The smartphone tractor beam may well be the downfall of society. Somehow it turns an otherwise normal, productive person into a dumbfounded captive of a five-inch screen, stroking its glass surface until their fingers get sore. And it’s not like we’re learning Cantonese or the dark ancient secrets of the Incas on there. We’re probably just looking at pictures of lasagna.
The tractor beam not only makes us drooling zombies, it also wrecks havoc on social occasions. It’s not exactly new. If you took a look around an office happy hour or bar mitzvah (back when those were common things people did), you’d see anyone not actively engaged in conversation or bad dancing staring head-on into their phones.
Restaurants, however, were often a safe haven from the tractor beam, forcing us all to interact lest we look like we’re on a bad date. That is, until the pandemic hit, and restaurants replaced their handheld menus with scannable QR codes.
Being on your phone at a meal was once bad form unless you felt the burning need to chronicle your beet salad. Now, busting it out is literally the first thing you do after telling the waiter, “No, tap water is fine.” Reading the menu — which was once the grand announcement that you’d arrived at a restaurant that doesn’t offer souvenir action figures — is just another excuse to scroll.
Scroll down for cocktails. Scroll up for appetizers. Swipe right to see our catch of the day. It’s Tinder for entrees, beginning your meal in the last place it should: with your face buried in your phone.
Are we free to put our phones away once we’ve ordered? Sure. Will we? Probably not, because while we were deciding between the black bean soup and the lobster bisque, a notification came in that someone had posted a picture of lasagna. And after that, a text message from someone who you half wanted to talk to. And after that an email. And before you know it, you’re eating dinner in the tractor beam.
As if forcing us out of the real world and back into our phones wasn’t bad enough, QR codes also make looking at menus vastly more complicated. A hand-held menu was like a tableau of culinary wonder, where I could visually compile a meal by darting my eyes between appetizers, entrees, and rum-based cocktails. Maybe at the Cheesecake Factory I’d need to turn some pages, but it was a pretty simple process.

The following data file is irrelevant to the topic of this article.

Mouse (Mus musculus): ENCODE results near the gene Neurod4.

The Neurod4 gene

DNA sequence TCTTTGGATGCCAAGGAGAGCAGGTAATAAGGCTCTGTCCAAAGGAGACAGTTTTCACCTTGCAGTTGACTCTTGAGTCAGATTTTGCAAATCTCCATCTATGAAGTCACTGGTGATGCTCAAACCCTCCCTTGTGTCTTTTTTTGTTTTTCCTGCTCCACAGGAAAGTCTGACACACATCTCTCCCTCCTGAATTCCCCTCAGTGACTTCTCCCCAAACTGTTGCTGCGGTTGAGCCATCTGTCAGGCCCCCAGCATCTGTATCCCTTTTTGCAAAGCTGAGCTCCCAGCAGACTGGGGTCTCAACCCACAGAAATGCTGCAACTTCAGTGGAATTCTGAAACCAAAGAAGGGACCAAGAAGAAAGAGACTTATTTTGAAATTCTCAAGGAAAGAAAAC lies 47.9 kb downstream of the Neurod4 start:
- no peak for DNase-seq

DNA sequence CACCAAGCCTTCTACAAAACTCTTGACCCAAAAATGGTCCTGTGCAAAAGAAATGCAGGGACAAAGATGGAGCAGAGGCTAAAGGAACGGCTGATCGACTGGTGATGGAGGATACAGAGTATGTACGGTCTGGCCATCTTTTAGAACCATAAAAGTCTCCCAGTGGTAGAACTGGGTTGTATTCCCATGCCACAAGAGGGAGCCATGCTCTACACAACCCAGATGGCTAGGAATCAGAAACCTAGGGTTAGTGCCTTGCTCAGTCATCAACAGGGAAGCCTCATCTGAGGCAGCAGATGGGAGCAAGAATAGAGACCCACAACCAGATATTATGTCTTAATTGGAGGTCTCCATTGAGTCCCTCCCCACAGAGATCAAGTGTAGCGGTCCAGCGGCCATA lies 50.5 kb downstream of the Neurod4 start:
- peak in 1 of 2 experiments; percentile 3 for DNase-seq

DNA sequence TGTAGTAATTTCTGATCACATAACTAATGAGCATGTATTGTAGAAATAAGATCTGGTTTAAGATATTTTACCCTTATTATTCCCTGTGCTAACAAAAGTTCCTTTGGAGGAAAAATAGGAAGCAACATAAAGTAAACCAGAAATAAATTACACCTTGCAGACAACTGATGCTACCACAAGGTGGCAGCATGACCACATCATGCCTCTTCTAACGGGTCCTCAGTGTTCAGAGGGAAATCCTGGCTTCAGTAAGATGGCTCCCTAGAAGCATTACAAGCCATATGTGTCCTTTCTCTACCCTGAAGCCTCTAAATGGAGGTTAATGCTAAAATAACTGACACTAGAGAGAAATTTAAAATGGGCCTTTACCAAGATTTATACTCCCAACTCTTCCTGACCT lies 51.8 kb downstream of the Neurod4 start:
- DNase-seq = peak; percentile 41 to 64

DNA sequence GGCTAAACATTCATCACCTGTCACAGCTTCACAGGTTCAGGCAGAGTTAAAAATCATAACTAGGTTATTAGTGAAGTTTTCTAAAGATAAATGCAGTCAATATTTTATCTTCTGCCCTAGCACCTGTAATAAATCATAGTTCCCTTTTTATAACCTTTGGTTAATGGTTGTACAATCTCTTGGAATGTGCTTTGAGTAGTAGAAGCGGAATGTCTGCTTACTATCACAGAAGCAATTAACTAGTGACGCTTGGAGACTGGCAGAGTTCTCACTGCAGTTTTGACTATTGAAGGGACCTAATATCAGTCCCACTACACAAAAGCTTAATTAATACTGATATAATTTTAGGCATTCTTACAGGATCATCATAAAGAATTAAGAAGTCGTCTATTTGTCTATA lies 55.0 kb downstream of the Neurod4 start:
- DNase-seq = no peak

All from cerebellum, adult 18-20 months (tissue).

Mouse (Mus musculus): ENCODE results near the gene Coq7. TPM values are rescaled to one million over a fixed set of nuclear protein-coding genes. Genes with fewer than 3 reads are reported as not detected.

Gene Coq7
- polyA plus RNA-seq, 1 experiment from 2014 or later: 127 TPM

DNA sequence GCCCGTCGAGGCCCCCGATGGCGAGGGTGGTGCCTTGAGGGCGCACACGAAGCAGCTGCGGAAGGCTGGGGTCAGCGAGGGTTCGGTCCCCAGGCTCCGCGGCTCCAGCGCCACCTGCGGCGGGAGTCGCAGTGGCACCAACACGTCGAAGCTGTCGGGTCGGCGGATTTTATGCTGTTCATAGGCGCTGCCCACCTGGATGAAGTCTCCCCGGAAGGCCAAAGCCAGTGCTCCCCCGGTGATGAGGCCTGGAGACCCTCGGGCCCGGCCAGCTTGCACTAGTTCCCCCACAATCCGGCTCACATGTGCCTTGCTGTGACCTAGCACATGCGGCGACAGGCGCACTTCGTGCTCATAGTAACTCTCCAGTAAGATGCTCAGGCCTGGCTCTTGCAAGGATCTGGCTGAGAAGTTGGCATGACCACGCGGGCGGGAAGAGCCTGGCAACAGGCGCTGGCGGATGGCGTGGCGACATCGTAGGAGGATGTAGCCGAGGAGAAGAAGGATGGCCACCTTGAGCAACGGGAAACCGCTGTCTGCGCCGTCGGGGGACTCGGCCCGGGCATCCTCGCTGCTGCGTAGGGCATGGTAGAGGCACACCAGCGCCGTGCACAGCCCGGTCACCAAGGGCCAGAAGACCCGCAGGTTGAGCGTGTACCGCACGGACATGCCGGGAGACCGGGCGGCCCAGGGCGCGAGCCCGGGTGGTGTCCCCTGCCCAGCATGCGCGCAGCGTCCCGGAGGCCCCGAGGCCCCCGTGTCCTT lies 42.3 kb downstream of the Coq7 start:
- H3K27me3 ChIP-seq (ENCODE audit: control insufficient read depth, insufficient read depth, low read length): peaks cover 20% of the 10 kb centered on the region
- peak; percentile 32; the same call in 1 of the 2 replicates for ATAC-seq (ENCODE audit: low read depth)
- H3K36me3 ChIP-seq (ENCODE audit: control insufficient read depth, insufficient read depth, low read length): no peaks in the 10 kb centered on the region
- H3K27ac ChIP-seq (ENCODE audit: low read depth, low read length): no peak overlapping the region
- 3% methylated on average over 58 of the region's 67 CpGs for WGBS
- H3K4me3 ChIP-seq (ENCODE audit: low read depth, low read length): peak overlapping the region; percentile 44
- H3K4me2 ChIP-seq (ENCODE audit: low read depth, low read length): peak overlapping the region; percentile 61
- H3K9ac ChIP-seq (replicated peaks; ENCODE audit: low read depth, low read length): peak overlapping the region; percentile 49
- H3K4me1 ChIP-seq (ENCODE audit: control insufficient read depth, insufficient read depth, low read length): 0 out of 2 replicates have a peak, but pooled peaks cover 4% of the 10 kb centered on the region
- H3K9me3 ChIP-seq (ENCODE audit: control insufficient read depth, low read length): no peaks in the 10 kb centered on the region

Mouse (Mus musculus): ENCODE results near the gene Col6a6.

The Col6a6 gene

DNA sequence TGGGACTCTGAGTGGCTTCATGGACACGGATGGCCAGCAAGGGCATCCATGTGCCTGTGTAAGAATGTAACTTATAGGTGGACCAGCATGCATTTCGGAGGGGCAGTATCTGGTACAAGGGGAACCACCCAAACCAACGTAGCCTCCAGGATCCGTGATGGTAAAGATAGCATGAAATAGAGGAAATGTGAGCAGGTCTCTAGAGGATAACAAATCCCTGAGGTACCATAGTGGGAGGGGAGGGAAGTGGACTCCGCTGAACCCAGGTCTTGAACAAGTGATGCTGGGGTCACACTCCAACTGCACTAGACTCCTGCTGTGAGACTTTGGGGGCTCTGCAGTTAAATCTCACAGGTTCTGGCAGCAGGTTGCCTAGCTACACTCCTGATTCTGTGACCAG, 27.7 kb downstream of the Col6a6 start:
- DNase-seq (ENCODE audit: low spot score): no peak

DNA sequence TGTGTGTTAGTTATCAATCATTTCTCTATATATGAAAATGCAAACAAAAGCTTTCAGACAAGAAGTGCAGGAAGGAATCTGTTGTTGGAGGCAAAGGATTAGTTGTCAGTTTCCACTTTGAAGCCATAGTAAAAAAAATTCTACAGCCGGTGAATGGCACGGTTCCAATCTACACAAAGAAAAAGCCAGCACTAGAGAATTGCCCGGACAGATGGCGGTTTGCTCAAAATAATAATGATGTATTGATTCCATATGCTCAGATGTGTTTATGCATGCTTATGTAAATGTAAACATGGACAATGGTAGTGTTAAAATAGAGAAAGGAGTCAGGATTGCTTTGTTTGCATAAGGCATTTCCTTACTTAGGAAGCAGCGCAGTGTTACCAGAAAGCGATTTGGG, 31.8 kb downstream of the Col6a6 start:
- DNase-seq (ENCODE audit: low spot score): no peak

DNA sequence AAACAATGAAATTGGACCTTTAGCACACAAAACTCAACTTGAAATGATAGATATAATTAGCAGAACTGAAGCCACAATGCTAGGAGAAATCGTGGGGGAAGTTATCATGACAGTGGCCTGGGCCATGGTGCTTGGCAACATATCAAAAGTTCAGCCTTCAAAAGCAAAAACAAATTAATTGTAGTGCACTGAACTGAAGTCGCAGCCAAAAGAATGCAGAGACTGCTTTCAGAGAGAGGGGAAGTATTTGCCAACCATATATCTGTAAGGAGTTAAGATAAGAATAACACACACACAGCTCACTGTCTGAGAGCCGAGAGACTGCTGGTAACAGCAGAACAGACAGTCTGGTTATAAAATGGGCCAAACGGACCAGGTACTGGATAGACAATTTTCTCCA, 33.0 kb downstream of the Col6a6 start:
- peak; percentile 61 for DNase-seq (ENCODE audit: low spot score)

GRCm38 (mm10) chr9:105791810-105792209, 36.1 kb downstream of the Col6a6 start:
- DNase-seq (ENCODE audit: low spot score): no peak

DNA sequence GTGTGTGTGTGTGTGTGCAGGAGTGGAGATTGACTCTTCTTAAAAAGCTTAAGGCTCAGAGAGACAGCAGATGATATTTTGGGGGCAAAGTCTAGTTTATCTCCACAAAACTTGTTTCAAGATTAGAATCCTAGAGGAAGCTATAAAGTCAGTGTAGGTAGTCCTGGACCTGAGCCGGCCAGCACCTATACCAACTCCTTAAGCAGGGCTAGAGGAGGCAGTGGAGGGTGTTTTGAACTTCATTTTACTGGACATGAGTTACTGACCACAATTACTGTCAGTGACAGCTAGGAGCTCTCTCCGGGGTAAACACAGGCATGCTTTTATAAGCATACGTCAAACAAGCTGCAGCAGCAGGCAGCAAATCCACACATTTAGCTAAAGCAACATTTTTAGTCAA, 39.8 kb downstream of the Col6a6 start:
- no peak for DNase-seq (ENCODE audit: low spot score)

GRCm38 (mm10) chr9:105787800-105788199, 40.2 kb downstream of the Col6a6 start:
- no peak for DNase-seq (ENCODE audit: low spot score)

Now, if I want to look at drinks and entrees I’m toggling windows like an addictive sports bettor. Or having to scroll all the way to the top of a menu to remember if I wanted any of the appetizers I’d read about seemingly three hours ago.
QR codes also make a very bold assumption that everyone walking to a restaurant owns a smartphone with unlimited internet access (or at least enough data that scrolling through a bunch of pages and PDFs won’t ruin their monthly data allotment). Sure, unless you’re a toddler or a time traveler from 1860, you probably have one. But someone, at some point, has walked into a restaurant who didn’t. Or, more commonly, spent the whole day scrolling and now has to stay on airplane mode to make sure they have enough juice to call an Uber home.
Do these people not deserve menus? Are they second-class guests who must ask for something that used to be as automatic as a fork? Forcing the poor hostess to scramble around her stand to find one or, worse, call a manager? It’s an unnecessary extra step that can be solved by ditching QR codes forever, and makes restaurants more appealing to those who don’t want their phones at dinner.
Restaurants, which had an extremely tough 2020, would be justified to say using QR codes saves them money on menu printing. And, if the world is going to insist on disposable menus for the foreseeable future, QR codes might also save some trees. But an industry that’s increasingly obsessed with serving its food in single-use containers crossed the excessive-waste bridge a long time ago. And of all the expenses restaurants face, photocopies of menus are down there with ice.
Some might say QR codes are more sanitary than handheld menus, since nobody else has been touching your phone. Except you. Probably while you’re in the bathroom, which is part of the reason why your phone is one of the dirtiest, most germ-filled things you touch all day. And if you look at a menu as something — like your table and silverware — which has been touched by strangers but is easily cleaned, there’s no reason not to use them.
Some people love QR code menus, and for them I suppose they’re a nice option to have. But the restaurant experience is about being anywhere but on your phone, and QR code menus force us onto them immediately. Once the pandemic is over, or at least as over as it’s going to get, QR menus need to go the way of partially-hydrogenated oil and smoking sections, and get out of restaurants forever. Dinner doesn’t need to be another trip into the tractor beam, and menus that don’t involve death scrolls will be a welcomed return to normalcy.
Editor’s note: This is an Op-Ed article. The opinions expressed in this article are the author’s own.
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